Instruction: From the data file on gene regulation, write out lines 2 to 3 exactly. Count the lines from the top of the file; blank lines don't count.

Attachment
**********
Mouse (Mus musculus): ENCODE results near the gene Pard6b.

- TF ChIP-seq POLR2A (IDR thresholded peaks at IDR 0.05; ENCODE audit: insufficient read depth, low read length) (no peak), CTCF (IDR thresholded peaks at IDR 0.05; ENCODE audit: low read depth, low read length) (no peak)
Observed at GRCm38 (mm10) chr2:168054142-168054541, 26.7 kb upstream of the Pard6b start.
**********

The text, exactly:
- TF ChIP-seq POLR2A (IDR thresholded peaks at IDR 0.05; ENCODE audit: insufficient read depth, low read length) (no peak), CTCF (IDR thresholded peaks at IDR 0.05; ENCODE audit: low read depth, low read length) (no peak)
Observed at GRCm38 (mm10) chr2:168054142-168054541, 26.7 kb upstream of the Pard6b start.